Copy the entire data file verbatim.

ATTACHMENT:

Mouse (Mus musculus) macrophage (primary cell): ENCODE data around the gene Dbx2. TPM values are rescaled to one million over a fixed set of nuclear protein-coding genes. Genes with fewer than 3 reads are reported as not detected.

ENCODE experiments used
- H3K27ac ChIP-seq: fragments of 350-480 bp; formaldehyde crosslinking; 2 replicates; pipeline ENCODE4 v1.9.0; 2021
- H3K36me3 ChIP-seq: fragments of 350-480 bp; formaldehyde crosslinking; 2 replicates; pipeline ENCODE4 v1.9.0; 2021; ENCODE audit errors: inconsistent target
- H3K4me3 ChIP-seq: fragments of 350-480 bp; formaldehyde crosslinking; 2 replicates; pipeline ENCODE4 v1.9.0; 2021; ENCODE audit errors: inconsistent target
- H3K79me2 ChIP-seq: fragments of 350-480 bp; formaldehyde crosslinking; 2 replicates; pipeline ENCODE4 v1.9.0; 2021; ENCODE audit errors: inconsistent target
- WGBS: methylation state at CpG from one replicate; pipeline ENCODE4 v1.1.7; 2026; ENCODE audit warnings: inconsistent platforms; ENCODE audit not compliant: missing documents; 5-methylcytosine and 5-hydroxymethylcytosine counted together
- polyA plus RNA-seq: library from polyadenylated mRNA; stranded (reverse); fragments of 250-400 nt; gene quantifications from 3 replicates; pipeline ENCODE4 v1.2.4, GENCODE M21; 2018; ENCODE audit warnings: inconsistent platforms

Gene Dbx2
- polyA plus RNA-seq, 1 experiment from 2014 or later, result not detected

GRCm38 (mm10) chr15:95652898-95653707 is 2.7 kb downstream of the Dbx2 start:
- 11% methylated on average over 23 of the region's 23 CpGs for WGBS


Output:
Mouse (Mus musculus) macrophage (primary cell): ENCODE data around the gene Dbx2. TPM values are rescaled to one million over a fixed set of nuclear protein-coding genes. Genes with fewer than 3 reads are reported as not detected.

ENCODE experiments used
- H3K27ac ChIP-seq: fragments of 350-480 bp; formaldehyde crosslinking; 2 replicates; pipeline ENCODE4 v1.9.0; 2021
- H3K36me3 ChIP-seq: fragments of 350-480 bp; formaldehyde crosslinking; 2 replicates; pipeline ENCODE4 v1.9.0; 2021; ENCODE audit errors: inconsistent target
- H3K4me3 ChIP-seq: fragments of 350-480 bp; formaldehyde crosslinking; 2 replicates; pipeline ENCODE4 v1.9.0; 2021; ENCODE audit errors: inconsistent target
- H3K79me2 ChIP-seq: fragments of 350-480 bp; formaldehyde crosslinking; 2 replicates; pipeline ENCODE4 v1.9.0; 2021; ENCODE audit errors: inconsistent target
- WGBS: methylation state at CpG from one replicate; pipeline ENCODE4 v1.1.7; 2026; ENCODE audit warnings: inconsistent platforms; ENCODE audit not compliant: missing documents; 5-methylcytosine and 5-hydroxymethylcytosine counted together
- polyA plus RNA-seq: library from polyadenylated mRNA; stranded (reverse); fragments of 250-400 nt; gene quantifications from 3 replicates; pipeline ENCODE4 v1.2.4, GENCODE M21; 2018; ENCODE audit warnings: inconsistent platforms

Gene Dbx2
- polyA plus RNA-seq, 1 experiment from 2014 or later, result not detected

GRCm38 (mm10) chr15:95652898-95653707 is 2.7 kb downstream of the Dbx2 start:
- 11% methylated on average over 23 of the region's 23 CpGs for WGBS